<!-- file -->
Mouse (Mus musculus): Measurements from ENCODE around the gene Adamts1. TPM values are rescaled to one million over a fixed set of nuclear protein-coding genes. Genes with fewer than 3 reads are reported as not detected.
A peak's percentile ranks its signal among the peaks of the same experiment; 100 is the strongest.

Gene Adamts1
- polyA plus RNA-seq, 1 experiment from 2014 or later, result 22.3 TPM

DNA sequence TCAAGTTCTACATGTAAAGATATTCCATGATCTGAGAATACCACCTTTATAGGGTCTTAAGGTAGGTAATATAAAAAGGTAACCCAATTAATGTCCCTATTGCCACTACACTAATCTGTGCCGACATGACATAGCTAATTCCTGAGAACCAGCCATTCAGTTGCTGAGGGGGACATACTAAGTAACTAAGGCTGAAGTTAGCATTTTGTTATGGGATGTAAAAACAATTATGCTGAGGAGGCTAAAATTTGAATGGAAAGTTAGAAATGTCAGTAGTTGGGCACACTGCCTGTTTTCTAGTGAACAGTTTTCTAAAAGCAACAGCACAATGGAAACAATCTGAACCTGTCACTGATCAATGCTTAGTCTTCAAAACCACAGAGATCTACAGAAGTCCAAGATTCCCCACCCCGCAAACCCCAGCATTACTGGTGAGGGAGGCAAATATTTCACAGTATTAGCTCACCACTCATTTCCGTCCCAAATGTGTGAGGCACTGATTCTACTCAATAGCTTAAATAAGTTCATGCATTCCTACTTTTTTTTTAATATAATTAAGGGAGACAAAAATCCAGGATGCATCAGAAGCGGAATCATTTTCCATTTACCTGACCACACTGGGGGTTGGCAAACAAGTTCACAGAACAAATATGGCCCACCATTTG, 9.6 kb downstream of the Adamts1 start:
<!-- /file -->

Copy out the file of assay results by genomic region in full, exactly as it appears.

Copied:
Mouse (Mus musculus): Measurements from ENCODE around the gene Adamts1. TPM values are rescaled to one million over a fixed set of nuclear protein-coding genes. Genes with fewer than 3 reads are reported as not detected.
A peak's percentile ranks its signal among the peaks of the same experiment; 100 is the strongest.

Gene Adamts1
- polyA plus RNA-seq, 1 experiment from 2014 or later, result 22.3 TPM

DNA sequence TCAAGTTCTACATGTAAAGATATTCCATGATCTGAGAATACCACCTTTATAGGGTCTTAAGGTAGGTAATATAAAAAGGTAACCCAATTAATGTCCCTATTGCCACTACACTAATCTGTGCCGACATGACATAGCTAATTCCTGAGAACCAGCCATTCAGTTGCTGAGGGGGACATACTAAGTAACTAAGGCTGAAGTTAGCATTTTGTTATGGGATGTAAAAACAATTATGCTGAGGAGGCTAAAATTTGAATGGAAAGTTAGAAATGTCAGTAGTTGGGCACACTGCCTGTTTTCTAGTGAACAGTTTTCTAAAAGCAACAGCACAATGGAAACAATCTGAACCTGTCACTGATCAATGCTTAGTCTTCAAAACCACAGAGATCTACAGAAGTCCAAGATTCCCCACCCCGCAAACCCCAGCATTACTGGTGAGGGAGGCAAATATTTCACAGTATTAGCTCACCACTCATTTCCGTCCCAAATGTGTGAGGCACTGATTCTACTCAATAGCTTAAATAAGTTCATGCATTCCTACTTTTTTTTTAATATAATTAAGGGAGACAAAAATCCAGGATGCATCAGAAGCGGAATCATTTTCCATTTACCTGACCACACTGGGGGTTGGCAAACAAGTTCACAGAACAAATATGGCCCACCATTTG, 9.6 kb downstream of the Adamts1 start: